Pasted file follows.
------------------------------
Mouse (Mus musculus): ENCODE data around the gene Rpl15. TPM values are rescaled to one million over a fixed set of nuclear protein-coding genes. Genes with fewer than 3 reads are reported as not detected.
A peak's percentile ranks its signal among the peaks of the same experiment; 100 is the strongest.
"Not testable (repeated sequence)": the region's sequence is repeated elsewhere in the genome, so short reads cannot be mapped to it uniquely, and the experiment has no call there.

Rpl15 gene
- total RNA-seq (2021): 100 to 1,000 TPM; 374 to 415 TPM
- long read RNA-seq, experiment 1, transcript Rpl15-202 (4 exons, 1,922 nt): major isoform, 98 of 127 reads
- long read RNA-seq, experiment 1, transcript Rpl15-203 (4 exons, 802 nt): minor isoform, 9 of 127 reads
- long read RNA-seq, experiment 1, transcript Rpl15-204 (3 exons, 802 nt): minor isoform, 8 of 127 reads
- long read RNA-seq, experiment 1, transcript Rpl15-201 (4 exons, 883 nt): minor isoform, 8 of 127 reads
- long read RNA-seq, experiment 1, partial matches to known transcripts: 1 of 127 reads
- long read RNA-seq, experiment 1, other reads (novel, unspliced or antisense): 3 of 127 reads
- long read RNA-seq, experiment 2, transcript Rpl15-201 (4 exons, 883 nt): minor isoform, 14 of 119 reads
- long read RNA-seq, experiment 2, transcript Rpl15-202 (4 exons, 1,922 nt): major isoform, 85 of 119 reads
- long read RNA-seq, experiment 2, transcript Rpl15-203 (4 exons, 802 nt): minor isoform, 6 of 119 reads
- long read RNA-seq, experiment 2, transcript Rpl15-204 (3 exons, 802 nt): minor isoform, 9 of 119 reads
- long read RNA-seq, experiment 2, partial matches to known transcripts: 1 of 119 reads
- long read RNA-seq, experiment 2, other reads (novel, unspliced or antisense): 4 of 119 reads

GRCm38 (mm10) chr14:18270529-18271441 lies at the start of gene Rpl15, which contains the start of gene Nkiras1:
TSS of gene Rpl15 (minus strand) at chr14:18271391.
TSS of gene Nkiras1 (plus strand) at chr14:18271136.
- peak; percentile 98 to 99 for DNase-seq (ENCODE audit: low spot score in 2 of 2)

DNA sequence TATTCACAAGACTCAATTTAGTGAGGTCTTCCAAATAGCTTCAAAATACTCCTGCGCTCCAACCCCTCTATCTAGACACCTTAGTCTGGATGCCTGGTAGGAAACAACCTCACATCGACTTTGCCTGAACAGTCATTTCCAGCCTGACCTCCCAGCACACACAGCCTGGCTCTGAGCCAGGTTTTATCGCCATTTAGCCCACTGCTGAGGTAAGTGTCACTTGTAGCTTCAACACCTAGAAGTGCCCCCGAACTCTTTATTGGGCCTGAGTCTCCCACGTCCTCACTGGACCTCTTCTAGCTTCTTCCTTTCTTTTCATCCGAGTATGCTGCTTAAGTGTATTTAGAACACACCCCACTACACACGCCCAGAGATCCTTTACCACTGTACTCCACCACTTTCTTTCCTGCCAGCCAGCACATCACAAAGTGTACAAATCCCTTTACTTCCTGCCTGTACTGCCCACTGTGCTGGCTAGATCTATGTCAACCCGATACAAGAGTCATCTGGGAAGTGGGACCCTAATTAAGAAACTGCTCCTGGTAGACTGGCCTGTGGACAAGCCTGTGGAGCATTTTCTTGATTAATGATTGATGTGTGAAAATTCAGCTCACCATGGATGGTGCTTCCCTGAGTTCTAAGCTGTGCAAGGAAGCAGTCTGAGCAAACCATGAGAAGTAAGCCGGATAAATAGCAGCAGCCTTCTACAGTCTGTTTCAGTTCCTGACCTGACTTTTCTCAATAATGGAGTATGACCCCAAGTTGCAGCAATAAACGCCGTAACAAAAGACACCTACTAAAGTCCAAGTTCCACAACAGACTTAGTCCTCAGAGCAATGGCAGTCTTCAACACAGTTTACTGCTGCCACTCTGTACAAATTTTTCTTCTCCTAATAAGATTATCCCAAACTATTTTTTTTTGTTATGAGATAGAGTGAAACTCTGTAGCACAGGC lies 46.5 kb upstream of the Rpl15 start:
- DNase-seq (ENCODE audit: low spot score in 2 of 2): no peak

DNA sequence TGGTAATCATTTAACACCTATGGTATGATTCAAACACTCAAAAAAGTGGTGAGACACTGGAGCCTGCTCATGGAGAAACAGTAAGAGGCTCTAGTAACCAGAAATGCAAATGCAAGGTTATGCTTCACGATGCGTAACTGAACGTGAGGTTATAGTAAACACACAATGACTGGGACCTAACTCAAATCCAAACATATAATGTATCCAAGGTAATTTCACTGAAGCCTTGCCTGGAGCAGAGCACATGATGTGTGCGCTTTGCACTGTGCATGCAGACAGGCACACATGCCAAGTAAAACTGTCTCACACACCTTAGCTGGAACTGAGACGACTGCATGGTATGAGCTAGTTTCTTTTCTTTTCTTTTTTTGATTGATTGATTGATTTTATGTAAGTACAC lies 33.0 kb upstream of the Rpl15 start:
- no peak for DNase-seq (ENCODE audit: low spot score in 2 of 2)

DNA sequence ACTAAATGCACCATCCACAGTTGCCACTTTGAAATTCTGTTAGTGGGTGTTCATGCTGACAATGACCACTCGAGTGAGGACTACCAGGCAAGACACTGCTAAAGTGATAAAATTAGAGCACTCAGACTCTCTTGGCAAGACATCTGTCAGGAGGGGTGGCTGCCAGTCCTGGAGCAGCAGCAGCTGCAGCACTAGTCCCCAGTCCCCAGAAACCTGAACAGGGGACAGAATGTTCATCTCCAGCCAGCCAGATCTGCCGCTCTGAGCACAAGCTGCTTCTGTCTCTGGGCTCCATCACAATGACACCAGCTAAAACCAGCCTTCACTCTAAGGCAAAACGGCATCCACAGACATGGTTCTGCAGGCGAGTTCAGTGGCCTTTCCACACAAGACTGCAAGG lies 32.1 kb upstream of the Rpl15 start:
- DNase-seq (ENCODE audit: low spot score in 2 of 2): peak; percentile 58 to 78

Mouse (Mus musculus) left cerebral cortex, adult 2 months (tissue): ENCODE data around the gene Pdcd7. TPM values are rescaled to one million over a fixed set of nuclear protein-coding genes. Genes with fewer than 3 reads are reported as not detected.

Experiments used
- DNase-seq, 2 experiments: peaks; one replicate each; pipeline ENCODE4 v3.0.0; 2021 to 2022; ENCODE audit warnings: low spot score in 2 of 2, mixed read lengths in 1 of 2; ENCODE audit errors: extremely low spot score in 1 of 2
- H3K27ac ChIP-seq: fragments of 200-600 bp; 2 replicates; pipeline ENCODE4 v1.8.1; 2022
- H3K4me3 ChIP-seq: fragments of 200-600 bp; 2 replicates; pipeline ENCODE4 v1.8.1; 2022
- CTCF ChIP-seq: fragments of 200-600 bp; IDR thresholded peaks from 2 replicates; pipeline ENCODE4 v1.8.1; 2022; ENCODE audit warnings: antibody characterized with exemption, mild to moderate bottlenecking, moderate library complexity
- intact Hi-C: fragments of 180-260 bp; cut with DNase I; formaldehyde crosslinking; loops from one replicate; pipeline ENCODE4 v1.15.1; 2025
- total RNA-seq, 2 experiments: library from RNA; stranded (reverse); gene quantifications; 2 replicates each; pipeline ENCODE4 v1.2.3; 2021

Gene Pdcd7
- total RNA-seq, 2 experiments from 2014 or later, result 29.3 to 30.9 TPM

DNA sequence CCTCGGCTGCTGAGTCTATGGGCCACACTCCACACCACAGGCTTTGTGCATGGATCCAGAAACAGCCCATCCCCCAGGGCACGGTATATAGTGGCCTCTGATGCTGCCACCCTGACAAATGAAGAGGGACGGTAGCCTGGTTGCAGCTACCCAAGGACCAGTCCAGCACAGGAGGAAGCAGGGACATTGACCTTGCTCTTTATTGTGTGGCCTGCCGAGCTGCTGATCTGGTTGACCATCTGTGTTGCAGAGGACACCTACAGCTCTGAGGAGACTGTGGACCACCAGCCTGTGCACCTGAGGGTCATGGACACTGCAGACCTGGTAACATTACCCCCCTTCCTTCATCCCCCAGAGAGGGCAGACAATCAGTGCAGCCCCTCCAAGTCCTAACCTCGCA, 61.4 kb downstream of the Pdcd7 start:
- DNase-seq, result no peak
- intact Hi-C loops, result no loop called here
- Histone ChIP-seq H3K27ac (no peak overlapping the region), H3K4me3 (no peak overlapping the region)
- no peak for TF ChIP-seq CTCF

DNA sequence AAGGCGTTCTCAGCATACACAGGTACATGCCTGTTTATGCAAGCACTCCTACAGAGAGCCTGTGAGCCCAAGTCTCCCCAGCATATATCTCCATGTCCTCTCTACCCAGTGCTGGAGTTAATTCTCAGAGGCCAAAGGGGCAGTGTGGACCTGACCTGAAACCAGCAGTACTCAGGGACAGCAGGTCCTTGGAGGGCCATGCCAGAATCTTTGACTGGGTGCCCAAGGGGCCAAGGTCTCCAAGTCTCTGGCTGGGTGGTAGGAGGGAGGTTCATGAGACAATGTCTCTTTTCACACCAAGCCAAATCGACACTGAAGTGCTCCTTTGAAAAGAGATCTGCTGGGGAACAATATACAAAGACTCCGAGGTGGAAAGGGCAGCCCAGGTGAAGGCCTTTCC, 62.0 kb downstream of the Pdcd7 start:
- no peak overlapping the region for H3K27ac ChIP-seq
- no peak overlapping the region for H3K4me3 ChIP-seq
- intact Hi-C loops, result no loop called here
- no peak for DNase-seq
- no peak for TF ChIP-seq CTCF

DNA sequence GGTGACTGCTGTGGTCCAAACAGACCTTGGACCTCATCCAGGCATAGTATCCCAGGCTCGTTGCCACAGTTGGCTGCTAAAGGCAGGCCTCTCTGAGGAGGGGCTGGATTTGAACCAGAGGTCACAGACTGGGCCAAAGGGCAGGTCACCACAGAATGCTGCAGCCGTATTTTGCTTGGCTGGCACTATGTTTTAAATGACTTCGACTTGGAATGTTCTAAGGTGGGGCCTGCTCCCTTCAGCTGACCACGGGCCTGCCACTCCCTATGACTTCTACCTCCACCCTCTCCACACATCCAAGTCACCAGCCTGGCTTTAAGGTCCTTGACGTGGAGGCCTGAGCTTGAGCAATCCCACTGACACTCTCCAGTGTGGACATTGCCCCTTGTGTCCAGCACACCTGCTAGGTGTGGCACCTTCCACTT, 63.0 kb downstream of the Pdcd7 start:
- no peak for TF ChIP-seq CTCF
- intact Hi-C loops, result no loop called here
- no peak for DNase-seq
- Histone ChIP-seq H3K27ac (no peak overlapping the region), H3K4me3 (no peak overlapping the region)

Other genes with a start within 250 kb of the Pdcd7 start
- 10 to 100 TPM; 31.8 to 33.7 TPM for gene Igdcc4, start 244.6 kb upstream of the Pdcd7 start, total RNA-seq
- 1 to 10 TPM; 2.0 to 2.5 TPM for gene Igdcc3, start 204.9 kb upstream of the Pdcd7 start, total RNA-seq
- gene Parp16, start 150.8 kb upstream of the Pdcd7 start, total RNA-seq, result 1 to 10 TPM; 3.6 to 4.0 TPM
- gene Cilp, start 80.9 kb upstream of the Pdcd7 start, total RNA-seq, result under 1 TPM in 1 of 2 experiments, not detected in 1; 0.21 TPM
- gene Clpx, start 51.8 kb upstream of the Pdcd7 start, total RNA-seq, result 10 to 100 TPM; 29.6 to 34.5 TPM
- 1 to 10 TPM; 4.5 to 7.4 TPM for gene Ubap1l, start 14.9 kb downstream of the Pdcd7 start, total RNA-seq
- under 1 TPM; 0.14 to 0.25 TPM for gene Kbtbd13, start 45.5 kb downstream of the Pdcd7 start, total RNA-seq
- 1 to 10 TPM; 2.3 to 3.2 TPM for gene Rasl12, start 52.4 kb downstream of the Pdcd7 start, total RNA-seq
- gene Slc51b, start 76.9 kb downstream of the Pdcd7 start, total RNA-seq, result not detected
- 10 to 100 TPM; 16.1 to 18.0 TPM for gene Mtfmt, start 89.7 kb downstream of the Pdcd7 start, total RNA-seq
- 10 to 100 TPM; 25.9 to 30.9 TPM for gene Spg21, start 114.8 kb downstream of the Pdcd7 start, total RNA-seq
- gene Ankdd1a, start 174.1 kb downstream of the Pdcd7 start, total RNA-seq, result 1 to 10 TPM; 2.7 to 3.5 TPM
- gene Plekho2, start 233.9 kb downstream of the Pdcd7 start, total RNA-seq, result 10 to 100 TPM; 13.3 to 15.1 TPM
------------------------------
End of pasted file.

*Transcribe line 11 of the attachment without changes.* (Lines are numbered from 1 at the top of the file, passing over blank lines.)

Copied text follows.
- long read RNA-seq, experiment 1, other reads (novel, unspliced or antisense): 3 of 127 reads